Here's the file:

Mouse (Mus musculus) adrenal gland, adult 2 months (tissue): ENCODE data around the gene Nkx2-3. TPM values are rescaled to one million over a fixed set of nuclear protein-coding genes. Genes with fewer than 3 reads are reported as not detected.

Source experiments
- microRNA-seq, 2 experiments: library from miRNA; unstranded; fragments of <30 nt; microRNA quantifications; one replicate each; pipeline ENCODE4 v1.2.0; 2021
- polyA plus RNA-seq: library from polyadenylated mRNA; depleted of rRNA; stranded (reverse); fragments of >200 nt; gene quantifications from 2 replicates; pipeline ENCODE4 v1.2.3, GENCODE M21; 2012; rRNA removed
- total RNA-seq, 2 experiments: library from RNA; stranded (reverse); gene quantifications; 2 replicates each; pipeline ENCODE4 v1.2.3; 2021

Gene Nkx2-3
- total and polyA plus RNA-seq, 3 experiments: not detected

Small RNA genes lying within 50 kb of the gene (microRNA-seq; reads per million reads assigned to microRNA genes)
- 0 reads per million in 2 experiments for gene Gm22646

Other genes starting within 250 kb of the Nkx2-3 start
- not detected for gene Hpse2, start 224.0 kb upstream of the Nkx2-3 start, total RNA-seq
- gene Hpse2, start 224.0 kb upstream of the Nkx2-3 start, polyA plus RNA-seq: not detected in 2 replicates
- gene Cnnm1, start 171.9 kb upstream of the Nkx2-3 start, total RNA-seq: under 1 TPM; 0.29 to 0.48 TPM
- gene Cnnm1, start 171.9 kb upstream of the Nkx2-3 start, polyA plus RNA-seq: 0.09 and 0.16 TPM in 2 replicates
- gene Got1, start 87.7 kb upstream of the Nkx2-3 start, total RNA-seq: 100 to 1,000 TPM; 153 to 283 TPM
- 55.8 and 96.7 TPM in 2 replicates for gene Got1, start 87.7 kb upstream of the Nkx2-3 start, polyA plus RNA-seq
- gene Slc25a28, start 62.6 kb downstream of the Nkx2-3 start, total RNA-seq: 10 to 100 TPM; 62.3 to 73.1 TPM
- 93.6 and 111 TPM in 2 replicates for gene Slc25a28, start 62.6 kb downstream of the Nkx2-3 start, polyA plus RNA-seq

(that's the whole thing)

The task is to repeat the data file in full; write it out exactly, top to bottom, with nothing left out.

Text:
Mouse (Mus musculus) adrenal gland, adult 2 months (tissue): ENCODE data around the gene Nkx2-3. TPM values are rescaled to one million over a fixed set of nuclear protein-coding genes. Genes with fewer than 3 reads are reported as not detected.

Source experiments
- microRNA-seq, 2 experiments: library from miRNA; unstranded; fragments of <30 nt; microRNA quantifications; one replicate each; pipeline ENCODE4 v1.2.0; 2021
- polyA plus RNA-seq: library from polyadenylated mRNA; depleted of rRNA; stranded (reverse); fragments of >200 nt; gene quantifications from 2 replicates; pipeline ENCODE4 v1.2.3, GENCODE M21; 2012; rRNA removed
- total RNA-seq, 2 experiments: library from RNA; stranded (reverse); gene quantifications; 2 replicates each; pipeline ENCODE4 v1.2.3; 2021

Gene Nkx2-3
- total and polyA plus RNA-seq, 3 experiments: not detected

Small RNA genes lying within 50 kb of the gene (microRNA-seq; reads per million reads assigned to microRNA genes)
- 0 reads per million in 2 experiments for gene Gm22646

Other genes starting within 250 kb of the Nkx2-3 start
- not detected for gene Hpse2, start 224.0 kb upstream of the Nkx2-3 start, total RNA-seq
- gene Hpse2, start 224.0 kb upstream of the Nkx2-3 start, polyA plus RNA-seq: not detected in 2 replicates
- gene Cnnm1, start 171.9 kb upstream of the Nkx2-3 start, total RNA-seq: under 1 TPM; 0.29 to 0.48 TPM
- gene Cnnm1, start 171.9 kb upstream of the Nkx2-3 start, polyA plus RNA-seq: 0.09 and 0.16 TPM in 2 replicates
- gene Got1, start 87.7 kb upstream of the Nkx2-3 start, total RNA-seq: 100 to 1,000 TPM; 153 to 283 TPM
- 55.8 and 96.7 TPM in 2 replicates for gene Got1, start 87.7 kb upstream of the Nkx2-3 start, polyA plus RNA-seq
- gene Slc25a28, start 62.6 kb downstream of the Nkx2-3 start, total RNA-seq: 10 to 100 TPM; 62.3 to 73.1 TPM
- 93.6 and 111 TPM in 2 replicates for gene Slc25a28, start 62.6 kb downstream of the Nkx2-3 start, polyA plus RNA-seq